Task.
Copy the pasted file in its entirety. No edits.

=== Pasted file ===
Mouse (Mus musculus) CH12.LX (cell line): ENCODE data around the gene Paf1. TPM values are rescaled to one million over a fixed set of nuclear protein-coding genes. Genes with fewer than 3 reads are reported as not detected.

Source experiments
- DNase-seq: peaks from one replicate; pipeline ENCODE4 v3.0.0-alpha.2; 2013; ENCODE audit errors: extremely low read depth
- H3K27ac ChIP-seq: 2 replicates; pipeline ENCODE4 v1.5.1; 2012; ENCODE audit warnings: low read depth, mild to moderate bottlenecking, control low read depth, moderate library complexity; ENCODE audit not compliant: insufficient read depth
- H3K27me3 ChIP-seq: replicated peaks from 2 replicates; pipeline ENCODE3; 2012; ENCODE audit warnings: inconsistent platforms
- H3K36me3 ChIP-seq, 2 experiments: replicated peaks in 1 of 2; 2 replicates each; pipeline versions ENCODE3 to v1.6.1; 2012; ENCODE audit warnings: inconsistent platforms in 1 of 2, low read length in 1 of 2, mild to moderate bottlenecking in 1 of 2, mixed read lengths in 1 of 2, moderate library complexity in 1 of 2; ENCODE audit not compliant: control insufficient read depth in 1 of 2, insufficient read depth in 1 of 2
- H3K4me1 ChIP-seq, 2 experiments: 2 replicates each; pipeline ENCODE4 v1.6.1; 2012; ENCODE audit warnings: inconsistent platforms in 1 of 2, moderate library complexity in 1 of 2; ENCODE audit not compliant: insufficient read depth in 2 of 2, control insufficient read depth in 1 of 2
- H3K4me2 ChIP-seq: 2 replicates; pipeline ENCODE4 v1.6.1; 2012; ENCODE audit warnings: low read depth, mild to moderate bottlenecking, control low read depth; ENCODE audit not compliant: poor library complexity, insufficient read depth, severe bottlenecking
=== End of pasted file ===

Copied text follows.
Mouse (Mus musculus) CH12.LX (cell line): ENCODE data around the gene Paf1. TPM values are rescaled to one million over a fixed set of nuclear protein-coding genes. Genes with fewer than 3 reads are reported as not detected.

Source experiments
- DNase-seq: peaks from one replicate; pipeline ENCODE4 v3.0.0-alpha.2; 2013; ENCODE audit errors: extremely low read depth
- H3K27ac ChIP-seq: 2 replicates; pipeline ENCODE4 v1.5.1; 2012; ENCODE audit warnings: low read depth, mild to moderate bottlenecking, control low read depth, moderate library complexity; ENCODE audit not compliant: insufficient read depth
- H3K27me3 ChIP-seq: replicated peaks from 2 replicates; pipeline ENCODE3; 2012; ENCODE audit warnings: inconsistent platforms
- H3K36me3 ChIP-seq, 2 experiments: replicated peaks in 1 of 2; 2 replicates each; pipeline versions ENCODE3 to v1.6.1; 2012; ENCODE audit warnings: inconsistent platforms in 1 of 2, low read length in 1 of 2, mild to moderate bottlenecking in 1 of 2, mixed read lengths in 1 of 2, moderate library complexity in 1 of 2; ENCODE audit not compliant: control insufficient read depth in 1 of 2, insufficient read depth in 1 of 2
- H3K4me1 ChIP-seq, 2 experiments: 2 replicates each; pipeline ENCODE4 v1.6.1; 2012; ENCODE audit warnings: inconsistent platforms in 1 of 2, moderate library complexity in 1 of 2; ENCODE audit not compliant: insufficient read depth in 2 of 2, control insufficient read depth in 1 of 2
- H3K4me2 ChIP-seq: 2 replicates; pipeline ENCODE4 v1.6.1; 2012; ENCODE audit warnings: low read depth, mild to moderate bottlenecking, control low read depth; ENCODE audit not compliant: poor library complexity, insufficient read depth, severe bottlenecking